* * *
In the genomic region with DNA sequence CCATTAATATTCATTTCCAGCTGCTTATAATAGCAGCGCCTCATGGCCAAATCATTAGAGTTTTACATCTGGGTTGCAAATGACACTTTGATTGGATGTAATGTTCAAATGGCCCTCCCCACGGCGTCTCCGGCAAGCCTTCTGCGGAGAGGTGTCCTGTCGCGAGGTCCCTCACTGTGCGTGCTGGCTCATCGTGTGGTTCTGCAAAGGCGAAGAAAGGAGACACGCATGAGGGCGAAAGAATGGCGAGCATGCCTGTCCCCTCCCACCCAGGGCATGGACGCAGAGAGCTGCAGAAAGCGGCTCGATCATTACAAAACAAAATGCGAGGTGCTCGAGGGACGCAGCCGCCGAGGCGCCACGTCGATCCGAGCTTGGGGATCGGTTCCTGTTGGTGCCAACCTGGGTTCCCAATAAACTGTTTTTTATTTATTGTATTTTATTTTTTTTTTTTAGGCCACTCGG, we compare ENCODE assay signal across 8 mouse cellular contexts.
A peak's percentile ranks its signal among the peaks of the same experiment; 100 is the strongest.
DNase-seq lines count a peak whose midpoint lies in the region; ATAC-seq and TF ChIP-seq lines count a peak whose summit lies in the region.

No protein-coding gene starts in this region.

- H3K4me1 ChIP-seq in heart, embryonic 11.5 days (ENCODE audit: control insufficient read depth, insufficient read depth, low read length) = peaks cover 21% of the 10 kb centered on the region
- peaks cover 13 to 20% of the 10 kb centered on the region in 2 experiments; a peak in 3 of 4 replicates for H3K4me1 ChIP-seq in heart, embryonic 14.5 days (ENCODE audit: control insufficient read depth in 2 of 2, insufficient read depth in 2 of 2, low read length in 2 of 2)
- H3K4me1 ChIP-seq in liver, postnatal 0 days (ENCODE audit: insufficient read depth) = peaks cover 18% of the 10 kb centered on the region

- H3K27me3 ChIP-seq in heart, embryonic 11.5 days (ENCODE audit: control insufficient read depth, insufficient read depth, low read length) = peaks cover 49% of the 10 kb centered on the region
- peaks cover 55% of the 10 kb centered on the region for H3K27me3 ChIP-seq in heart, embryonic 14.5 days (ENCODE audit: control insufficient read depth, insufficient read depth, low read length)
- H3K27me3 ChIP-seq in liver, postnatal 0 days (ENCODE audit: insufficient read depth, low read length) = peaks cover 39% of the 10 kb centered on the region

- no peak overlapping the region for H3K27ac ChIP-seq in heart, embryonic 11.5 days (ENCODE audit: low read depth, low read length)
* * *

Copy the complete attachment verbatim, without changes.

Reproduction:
In the genomic region with DNA sequence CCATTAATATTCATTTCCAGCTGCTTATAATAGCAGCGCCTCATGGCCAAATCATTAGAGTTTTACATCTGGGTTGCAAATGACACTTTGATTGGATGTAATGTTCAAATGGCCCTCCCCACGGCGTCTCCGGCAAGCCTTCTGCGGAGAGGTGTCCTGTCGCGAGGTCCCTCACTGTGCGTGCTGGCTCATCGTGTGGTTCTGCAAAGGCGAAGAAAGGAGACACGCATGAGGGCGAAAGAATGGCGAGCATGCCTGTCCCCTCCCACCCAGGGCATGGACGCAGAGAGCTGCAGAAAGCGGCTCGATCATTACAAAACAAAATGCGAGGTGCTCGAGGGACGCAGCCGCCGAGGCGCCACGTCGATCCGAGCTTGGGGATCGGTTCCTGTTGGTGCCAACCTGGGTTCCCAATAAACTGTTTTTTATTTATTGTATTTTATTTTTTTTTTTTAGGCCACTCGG, we compare ENCODE assay signal across 8 mouse cellular contexts.
A peak's percentile ranks its signal among the peaks of the same experiment; 100 is the strongest.
DNase-seq lines count a peak whose midpoint lies in the region; ATAC-seq and TF ChIP-seq lines count a peak whose summit lies in the region.

No protein-coding gene starts in this region.

- H3K4me1 ChIP-seq in heart, embryonic 11.5 days (ENCODE audit: control insufficient read depth, insufficient read depth, low read length) = peaks cover 21% of the 10 kb centered on the region
- peaks cover 13 to 20% of the 10 kb centered on the region in 2 experiments; a peak in 3 of 4 replicates for H3K4me1 ChIP-seq in heart, embryonic 14.5 days (ENCODE audit: control insufficient read depth in 2 of 2, insufficient read depth in 2 of 2, low read length in 2 of 2)
- H3K4me1 ChIP-seq in liver, postnatal 0 days (ENCODE audit: insufficient read depth) = peaks cover 18% of the 10 kb centered on the region

- H3K27me3 ChIP-seq in heart, embryonic 11.5 days (ENCODE audit: control insufficient read depth, insufficient read depth, low read length) = peaks cover 49% of the 10 kb centered on the region
- peaks cover 55% of the 10 kb centered on the region for H3K27me3 ChIP-seq in heart, embryonic 14.5 days (ENCODE audit: control insufficient read depth, insufficient read depth, low read length)
- H3K27me3 ChIP-seq in liver, postnatal 0 days (ENCODE audit: insufficient read depth, low read length) = peaks cover 39% of the 10 kb centered on the region

- no peak overlapping the region for H3K27ac ChIP-seq in heart, embryonic 11.5 days (ENCODE audit: low read depth, low read length)